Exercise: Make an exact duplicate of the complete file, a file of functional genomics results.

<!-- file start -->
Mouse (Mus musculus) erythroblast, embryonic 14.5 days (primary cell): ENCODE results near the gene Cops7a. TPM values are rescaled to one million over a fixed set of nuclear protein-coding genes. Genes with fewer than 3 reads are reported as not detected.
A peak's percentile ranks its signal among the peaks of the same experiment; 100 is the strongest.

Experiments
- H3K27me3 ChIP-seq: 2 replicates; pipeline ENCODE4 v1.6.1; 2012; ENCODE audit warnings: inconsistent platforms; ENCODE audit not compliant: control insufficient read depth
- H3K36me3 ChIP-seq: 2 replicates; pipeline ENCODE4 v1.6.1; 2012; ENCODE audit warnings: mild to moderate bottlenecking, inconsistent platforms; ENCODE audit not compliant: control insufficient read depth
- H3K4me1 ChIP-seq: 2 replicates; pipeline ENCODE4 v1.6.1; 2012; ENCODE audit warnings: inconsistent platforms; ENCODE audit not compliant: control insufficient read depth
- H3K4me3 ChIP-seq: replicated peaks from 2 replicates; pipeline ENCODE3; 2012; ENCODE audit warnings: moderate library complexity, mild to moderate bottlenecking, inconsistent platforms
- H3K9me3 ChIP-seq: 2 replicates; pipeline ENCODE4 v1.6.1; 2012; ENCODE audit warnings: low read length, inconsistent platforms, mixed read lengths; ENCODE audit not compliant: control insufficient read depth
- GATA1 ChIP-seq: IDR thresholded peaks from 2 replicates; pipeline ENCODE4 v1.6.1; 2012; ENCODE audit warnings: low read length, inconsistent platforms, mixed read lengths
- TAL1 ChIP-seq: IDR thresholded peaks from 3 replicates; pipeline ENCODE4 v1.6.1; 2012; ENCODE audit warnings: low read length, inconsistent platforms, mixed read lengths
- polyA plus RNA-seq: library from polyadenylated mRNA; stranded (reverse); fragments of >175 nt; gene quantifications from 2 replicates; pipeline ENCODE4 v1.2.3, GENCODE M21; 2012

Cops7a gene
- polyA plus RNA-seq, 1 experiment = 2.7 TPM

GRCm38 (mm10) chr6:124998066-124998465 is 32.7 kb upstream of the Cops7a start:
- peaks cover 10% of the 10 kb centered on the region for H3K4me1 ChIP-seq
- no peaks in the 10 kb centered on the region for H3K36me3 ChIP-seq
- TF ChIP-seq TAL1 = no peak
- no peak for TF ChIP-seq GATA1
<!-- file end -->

Mouse (Mus musculus) erythroblast, embryonic 14.5 days (primary cell): ENCODE results near the gene Cops7a. TPM values are rescaled to one million over a fixed set of nuclear protein-coding genes. Genes with fewer than 3 reads are reported as not detected.
A peak's percentile ranks its signal among the peaks of the same experiment; 100 is the strongest.

Experiments
- H3K27me3 ChIP-seq: 2 replicates; pipeline ENCODE4 v1.6.1; 2012; ENCODE audit warnings: inconsistent platforms; ENCODE audit not compliant: control insufficient read depth
- H3K36me3 ChIP-seq: 2 replicates; pipeline ENCODE4 v1.6.1; 2012; ENCODE audit warnings: mild to moderate bottlenecking, inconsistent platforms; ENCODE audit not compliant: control insufficient read depth
- H3K4me1 ChIP-seq: 2 replicates; pipeline ENCODE4 v1.6.1; 2012; ENCODE audit warnings: inconsistent platforms; ENCODE audit not compliant: control insufficient read depth
- H3K4me3 ChIP-seq: replicated peaks from 2 replicates; pipeline ENCODE3; 2012; ENCODE audit warnings: moderate library complexity, mild to moderate bottlenecking, inconsistent platforms
- H3K9me3 ChIP-seq: 2 replicates; pipeline ENCODE4 v1.6.1; 2012; ENCODE audit warnings: low read length, inconsistent platforms, mixed read lengths; ENCODE audit not compliant: control insufficient read depth
- GATA1 ChIP-seq: IDR thresholded peaks from 2 replicates; pipeline ENCODE4 v1.6.1; 2012; ENCODE audit warnings: low read length, inconsistent platforms, mixed read lengths
- TAL1 ChIP-seq: IDR thresholded peaks from 3 replicates; pipeline ENCODE4 v1.6.1; 2012; ENCODE audit warnings: low read length, inconsistent platforms, mixed read lengths
- polyA plus RNA-seq: library from polyadenylated mRNA; stranded (reverse); fragments of >175 nt; gene quantifications from 2 replicates; pipeline ENCODE4 v1.2.3, GENCODE M21; 2012

Cops7a gene
- polyA plus RNA-seq, 1 experiment = 2.7 TPM

GRCm38 (mm10) chr6:124998066-124998465 is 32.7 kb upstream of the Cops7a start:
- peaks cover 10% of the 10 kb centered on the region for H3K4me1 ChIP-seq
- no peaks in the 10 kb centered on the region for H3K36me3 ChIP-seq
- TF ChIP-seq TAL1 = no peak
- no peak for TF ChIP-seq GATA1